No matter how good Robben and Van Persie were, there is a strong case to make for Daley Blind as Man of the Match. Blind was Oranje’s free man on the left and it was his amazing pas that allowed Van Persie to beat Casillas. And in the second half he was the man with the pass on Robben for the 1-2. Blind, who recently said he packages a message into the pass, for the receiving player. Van Persie and Robben read the message and understood it. And the 1-3 by De Vrij? The free kick was awarded for a foul on Blind. Statistically: Blind created the most chances (4), had the most assists (2) and most passes (41).
This image shows the situation well. The Spaniards use their wide men to press inside, allowing the wide wingback Blind to find space. Oranje started to realise this more and more and Blind was able to make the difference when his team mates successfully found him. His vision was always forward and he was always trying to find space for Robben and Van Persie. Blind became the launching pad of many Oranje attacks.
4. No one defended as good as Stefan de Vrij
Stefan de Vrij would be even a more anonymous Man of the Match than Daley Blind. Who goes back in his memory will probably remember his clumsy tackle on Costa and the header/footer with which he canceled his mistake out. But we seem to forget that Costa tricked the ref, that De Vrij had seven successful tackles and four successful interceptions and was Oranje’s most impressive defender. And this was extra impressive as Van Gaal subbed De Vrij with 75 minutes played (he was not 100% fit) for Veltman. So he only had 75 minutes for these stats. No one (also not Ramos) offered a defensive performance like De Vrij.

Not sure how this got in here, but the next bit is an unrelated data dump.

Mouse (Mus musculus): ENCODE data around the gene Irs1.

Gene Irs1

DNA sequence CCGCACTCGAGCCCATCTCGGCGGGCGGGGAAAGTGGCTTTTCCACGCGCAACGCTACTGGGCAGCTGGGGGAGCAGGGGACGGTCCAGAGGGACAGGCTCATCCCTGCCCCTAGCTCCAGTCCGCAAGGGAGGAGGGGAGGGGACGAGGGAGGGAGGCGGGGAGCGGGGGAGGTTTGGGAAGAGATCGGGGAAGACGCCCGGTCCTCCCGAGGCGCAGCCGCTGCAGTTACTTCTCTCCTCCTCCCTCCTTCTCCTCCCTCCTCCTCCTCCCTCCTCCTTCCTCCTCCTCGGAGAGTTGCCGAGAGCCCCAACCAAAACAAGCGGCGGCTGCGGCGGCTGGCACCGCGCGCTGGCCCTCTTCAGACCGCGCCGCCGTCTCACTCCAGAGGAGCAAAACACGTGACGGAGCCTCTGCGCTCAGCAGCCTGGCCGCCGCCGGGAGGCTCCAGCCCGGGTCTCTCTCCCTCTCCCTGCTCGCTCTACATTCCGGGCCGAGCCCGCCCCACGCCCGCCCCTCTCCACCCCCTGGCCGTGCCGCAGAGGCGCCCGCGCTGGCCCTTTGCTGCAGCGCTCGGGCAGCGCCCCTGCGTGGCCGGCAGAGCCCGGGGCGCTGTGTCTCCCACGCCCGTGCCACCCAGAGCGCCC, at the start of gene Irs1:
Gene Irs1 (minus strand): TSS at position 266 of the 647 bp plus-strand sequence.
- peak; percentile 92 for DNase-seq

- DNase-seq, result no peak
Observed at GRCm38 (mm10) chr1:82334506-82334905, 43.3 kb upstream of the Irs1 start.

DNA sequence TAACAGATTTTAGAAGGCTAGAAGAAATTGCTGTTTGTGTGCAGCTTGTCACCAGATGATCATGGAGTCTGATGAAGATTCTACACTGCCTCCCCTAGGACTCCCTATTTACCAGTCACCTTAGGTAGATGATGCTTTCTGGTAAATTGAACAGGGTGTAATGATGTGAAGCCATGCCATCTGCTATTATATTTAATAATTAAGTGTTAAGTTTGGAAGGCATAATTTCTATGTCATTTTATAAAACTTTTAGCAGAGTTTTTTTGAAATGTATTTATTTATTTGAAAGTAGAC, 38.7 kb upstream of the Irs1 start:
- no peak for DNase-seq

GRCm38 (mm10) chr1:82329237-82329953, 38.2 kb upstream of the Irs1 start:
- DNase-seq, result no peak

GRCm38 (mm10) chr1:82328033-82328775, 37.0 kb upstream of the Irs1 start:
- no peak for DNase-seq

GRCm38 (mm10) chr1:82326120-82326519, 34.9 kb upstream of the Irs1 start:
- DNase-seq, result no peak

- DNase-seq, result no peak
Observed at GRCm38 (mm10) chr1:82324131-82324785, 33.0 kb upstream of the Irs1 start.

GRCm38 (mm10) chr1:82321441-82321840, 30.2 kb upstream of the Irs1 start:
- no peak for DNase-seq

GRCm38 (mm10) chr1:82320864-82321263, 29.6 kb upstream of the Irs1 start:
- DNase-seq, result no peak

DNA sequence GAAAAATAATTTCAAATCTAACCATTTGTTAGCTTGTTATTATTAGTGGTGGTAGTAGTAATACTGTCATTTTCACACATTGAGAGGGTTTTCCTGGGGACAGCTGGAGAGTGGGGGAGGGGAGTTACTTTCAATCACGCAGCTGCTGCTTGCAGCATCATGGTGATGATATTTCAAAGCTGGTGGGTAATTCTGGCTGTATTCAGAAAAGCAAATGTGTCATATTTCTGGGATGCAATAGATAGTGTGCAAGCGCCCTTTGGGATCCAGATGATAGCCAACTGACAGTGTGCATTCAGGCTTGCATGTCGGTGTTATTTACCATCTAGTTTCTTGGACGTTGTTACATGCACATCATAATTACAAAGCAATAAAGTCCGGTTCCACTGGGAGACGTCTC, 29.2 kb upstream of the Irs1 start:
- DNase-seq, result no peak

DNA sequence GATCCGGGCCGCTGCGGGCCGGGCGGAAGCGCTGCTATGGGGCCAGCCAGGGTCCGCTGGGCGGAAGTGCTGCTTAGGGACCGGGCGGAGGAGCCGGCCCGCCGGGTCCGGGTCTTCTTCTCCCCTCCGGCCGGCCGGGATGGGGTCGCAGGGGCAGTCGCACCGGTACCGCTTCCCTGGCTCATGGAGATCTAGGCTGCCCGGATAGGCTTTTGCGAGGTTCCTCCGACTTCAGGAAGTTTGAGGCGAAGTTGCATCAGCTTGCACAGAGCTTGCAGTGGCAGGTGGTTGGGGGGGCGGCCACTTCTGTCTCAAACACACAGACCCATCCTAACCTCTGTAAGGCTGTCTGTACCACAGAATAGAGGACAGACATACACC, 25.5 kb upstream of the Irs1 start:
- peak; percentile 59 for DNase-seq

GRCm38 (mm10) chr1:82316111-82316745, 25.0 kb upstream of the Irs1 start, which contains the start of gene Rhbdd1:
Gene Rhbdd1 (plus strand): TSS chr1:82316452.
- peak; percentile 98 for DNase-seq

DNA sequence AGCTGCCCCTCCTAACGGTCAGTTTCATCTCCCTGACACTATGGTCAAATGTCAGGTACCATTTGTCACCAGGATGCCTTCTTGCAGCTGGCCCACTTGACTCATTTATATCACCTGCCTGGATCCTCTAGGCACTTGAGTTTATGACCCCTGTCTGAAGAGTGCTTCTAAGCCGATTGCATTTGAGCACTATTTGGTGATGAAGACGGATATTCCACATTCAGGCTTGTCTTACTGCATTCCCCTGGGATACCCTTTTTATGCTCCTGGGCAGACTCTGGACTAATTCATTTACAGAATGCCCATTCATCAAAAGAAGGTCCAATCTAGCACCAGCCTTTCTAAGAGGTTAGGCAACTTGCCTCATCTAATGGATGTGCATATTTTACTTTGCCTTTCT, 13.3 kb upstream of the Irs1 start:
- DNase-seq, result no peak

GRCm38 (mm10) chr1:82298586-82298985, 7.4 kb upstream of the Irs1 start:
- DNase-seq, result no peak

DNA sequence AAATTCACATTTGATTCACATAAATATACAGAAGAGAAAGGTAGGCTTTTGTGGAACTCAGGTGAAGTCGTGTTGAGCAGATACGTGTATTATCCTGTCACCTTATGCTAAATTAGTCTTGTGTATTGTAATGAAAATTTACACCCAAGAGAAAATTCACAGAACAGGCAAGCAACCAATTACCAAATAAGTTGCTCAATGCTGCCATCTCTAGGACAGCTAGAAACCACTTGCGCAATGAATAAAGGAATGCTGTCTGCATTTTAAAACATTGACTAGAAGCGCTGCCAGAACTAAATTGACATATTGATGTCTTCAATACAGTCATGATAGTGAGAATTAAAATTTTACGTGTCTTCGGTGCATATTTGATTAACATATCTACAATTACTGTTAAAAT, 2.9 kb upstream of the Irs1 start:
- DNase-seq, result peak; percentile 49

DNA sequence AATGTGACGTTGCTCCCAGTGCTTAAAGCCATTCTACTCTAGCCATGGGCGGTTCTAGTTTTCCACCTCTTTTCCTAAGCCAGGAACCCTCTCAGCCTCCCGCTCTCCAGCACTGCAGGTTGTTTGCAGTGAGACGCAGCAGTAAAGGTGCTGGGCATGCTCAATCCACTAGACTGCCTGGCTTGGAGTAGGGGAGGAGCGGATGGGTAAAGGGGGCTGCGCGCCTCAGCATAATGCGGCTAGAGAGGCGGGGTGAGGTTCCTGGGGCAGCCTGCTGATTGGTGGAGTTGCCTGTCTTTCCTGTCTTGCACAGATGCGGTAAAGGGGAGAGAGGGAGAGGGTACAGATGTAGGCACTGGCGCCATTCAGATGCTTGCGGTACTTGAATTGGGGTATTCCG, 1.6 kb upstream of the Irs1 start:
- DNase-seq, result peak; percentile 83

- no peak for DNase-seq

Stefan de Vrij in the circle making sure Iniesta doesn’t get a touch
De Vrij did what Van Gaal wanted from him. He pushed onto Iniesta, the roaming left winger /playmaker. The white wizard struggled with that, so much so that Del Bosque took him from the wing and brought Pedro to give it a try. The current Chelsea player also couldn’t get a foot in with De Vrij. It was Martins Indi who lacked the timing of his former Feyenoord partner, when Bruno was too late on Silva, who was able to play in Costa. De Vrij had to make a last ditch block, allowing Costa to turn and “stumble” over De Vrij’s foot: penalty.
5. Gini Wijnaldum had the perfect game
Wijnaldum started on the bench of course. De Guzman played from the start but he was the weakest Dutch player on the pitch. He was hardly available as an option in midfield, he had zero successful tackles and was played off the ball six (!) times. Add to that the yellow card he received and it was only logical that Van Gaal brought Wijnaldum. And the Liverpool star did everything De Guzman omitted, and he did it perfectly. 100% of his passes reached a team mate. He won an aerial duel, had a successful tackle and a successful dribble.
This image is typical for Wijnaldum’s confidence and ball control. He was always available, even when marked. Here he shields the ball and helps it to the left, to Martins Indi who starts the attack which would result in the 1-3 (De Vrij). Wijnaldum always finds the simple solution. He brought composure to the team and was able to choose his moments to join in on the attack. His sub turn vs Spain was the perfect announcement of the role he would be playing at Liverpool, the tactical multifunctional player, with skill, lungs, legs and discipline, who is there to help the team, completely ego-less.